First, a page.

Friday , March 5 2021

Malaria Makes a Return in South Africa



Anopheles mosquito carrying malaria.
Anopheles mosquito carrying malaria.

As northern parts of South Africa enter rainy summer, visits to areas where malaria is endemic are warned to pay due attention to protect them from dangerous mosquito-borne disease.

A number of cases, such as the Waterberg District in the northeastern part of Limpopo province, have been reported from the regions previously thought to have been sieved, observed by Netcare Travel Clinics and Medicross Tokai from Peter Vincent.

Hast Rainy summer in the northern part of South Africa is associated with an increase in the number of Anopheles mosquitoes carrying malaria and the increased risk of developing the endemic areas of South Africa. Dr Vincent said, s The risk that was considered; malaria period ”in South Africa was the highest in September until Tuesday.

Malaria infection can cause serious complications, especially if it is not identified and treated at an early stage. Travelers must do their homework before visiting areas where malaria may be present. Make sure you know where these areas are and that you understand what measures might be required before your trip.

Malaria is also at risk in Limpopo province, eastern Mpumalanga and northern KwaZulu-Natal, as well as in some parts of neighboring countries such as Mozambique, Botswana, Zimbabwe and Namibia.

Vincent pointed out that the NICD has increased the risk of malaria in endemic areas within and outside the country earlier this year. In addition, NICD proposed a change in the Malaria Risk Map for South Africa for the first time since 2013, based on infection data.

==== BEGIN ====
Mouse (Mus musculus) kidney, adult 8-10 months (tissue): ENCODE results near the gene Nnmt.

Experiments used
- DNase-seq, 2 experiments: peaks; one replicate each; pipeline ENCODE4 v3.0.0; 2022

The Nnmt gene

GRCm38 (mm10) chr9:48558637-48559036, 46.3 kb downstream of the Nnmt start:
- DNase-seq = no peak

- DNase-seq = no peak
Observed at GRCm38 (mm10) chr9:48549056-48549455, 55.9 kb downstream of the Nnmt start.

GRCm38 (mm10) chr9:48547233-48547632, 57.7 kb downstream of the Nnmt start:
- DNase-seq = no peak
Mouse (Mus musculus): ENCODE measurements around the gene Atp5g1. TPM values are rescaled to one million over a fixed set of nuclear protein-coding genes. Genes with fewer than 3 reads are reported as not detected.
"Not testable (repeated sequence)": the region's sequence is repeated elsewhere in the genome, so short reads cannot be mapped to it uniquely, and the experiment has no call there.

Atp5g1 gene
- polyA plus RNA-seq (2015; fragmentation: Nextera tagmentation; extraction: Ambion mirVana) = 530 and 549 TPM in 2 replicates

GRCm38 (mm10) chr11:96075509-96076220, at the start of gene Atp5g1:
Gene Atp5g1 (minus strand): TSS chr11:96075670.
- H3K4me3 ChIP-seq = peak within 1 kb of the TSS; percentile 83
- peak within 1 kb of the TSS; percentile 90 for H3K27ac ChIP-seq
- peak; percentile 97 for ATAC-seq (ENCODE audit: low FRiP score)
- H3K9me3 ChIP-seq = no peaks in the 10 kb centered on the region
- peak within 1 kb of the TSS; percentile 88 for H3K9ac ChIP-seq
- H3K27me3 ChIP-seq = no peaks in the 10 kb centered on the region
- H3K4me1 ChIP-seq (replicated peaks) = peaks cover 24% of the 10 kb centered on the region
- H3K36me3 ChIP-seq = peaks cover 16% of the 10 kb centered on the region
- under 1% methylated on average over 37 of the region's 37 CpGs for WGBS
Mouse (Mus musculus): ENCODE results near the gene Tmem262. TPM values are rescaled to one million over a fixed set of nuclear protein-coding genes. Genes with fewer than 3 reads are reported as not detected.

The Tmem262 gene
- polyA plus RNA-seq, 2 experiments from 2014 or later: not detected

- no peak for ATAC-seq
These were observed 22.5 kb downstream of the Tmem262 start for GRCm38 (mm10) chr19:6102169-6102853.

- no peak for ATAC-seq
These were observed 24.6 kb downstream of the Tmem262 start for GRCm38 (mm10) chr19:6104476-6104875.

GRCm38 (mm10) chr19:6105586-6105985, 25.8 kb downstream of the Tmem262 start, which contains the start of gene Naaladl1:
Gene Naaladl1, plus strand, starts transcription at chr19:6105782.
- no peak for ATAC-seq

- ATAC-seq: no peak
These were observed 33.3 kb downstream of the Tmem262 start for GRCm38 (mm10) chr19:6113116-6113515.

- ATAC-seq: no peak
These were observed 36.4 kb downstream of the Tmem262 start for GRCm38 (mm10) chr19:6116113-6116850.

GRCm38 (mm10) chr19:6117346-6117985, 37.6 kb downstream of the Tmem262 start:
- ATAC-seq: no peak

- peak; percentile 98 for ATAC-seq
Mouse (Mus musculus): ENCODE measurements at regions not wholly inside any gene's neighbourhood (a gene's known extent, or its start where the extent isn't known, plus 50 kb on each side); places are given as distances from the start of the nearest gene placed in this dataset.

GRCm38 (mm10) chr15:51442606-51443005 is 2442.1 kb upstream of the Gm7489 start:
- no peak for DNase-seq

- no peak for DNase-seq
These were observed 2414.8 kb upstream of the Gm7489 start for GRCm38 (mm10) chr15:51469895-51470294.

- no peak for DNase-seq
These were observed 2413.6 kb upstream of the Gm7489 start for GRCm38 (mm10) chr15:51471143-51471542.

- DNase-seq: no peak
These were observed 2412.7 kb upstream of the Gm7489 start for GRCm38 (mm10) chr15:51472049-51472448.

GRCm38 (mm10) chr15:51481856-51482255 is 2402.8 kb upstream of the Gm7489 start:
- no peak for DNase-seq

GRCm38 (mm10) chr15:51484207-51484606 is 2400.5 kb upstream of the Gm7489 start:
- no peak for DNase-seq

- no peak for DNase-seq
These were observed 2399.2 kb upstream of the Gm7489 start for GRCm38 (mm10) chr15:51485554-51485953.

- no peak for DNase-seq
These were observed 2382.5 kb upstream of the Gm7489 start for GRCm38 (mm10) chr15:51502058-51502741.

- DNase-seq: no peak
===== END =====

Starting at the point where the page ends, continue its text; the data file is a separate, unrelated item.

The map published in NICD's Communiqué on Communicable Diseases in September 2018 and approved by the Ministry of Health at the time it was not written, recommends that as Lephalale in Limpopo province extend to the west of low risk malaria areas. and medium-risk regions beyond Musina in the west and in the northwestern Hoedspruit.

The NICD recommends that visitors take action against mosquito bites on low-risk areas, but recommends additional measures, including the use of appropriate prophylaxis medicines, when visiting mid- or high-risk areas in South Africa.

When you visit one of the high-risk areas, we recommend that you use a comprehensive prevention strategy that includes not only the use of a prophylaxis drug prescribed by your doctor or travel clinic, but also taking precautions to avoid being bitten. mosquito.

Those who visit any site that may be at risk of malaria inflammation, use insect repellents containing DEET in all parts of the exposed skin and sleep in any period of the year under DEET-impregnated mosquito nets.

Although it can be active on cloudy days throughout the day, malaria-bearing mosquitoes are usually directed from sunsets to sunsets and advises people to change socks such as long-sleeved shirts and blouses, long pants and evening socks.

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